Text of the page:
But he couldn’t be here for Alice, either – right? Right? She had lived her life so carefully, never revealing anything, never trusting anyone.

Was she lonely? Truth be told, she did not know what it was not to be lonely. She had only ever lived this life and had no frame of reference to understand anything better.

The guy took another step forward. More people relaxed.

Though this transport was packed, it wasn’t large. It wasn’t technically a transport, either. Some ambitious soul had taken what should be a single person transport, whacked a pod on the back, and decided to extricate cash from the poor and desperate.

Still, there were at least 20 passengers in here. The guy took another step forward. He also lifted his head. Though there was only a slight tilt to his chin, Alice could tell he was staring her way. Based on the angle of his head, that meant he was either looking at her or the man beside her.

Fear blasted through her, far more exquisite than any she’d felt for months. It pounded in her chest, hammered up her throat, and sunk into the back of her head. And, more than anything, it screamed at her to run.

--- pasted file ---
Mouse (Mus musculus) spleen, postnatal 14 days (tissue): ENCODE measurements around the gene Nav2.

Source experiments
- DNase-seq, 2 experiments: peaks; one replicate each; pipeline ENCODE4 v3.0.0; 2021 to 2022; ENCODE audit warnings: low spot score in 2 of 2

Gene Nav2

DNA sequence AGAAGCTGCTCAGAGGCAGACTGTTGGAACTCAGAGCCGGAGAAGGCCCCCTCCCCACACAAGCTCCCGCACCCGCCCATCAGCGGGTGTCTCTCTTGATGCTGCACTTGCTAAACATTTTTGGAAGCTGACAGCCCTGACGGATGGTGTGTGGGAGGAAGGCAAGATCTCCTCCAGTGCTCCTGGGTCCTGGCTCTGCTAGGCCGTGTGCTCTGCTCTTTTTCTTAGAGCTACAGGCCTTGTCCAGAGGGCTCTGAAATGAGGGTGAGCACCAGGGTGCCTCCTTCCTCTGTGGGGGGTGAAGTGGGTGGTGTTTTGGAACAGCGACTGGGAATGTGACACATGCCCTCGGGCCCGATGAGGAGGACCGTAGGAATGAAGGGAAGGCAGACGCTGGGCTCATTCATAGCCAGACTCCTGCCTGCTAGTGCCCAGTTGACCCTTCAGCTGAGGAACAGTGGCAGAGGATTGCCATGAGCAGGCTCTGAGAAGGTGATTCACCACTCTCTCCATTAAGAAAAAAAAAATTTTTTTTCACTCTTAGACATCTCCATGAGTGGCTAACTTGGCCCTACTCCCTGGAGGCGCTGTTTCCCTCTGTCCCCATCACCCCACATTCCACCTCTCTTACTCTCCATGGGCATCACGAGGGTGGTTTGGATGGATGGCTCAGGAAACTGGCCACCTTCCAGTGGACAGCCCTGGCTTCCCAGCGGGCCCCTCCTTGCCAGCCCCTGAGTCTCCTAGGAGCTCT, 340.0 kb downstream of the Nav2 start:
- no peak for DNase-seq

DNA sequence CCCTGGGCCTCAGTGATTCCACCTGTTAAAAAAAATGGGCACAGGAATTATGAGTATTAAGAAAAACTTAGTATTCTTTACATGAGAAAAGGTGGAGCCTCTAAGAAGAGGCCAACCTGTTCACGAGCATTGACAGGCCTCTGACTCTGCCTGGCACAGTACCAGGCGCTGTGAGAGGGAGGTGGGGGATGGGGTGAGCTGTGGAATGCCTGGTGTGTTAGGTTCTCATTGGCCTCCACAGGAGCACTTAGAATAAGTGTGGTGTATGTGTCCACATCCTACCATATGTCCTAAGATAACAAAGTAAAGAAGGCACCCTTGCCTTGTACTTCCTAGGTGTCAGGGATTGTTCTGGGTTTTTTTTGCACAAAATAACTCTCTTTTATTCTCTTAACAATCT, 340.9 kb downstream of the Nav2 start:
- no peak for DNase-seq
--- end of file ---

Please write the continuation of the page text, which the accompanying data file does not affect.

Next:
For she could not be captured.

Alice was the last of her kind in a universe that had no clue she existed. But the day they found out who she was and what she was capable of, was the day everything would change.

The modern universe might be built on the technology of her forefathers, but in many ways, that same technology had destroyed everything. It had created a vast inequality in society – a divide between those who could scrounge working Old Tech, and those who could not.

More than anything, it led to greed. Greed for more power, for more old technology devices, for more, for more – for more.

Alice couldn’t stop herself anymore, and rounded her hands into soft fists, her fingers digging hard into her palms. There was no way her nails could cut through the flesh – even if they were tipped with diamond ionic drills. But if she lost hold of her energy, then she could become injured.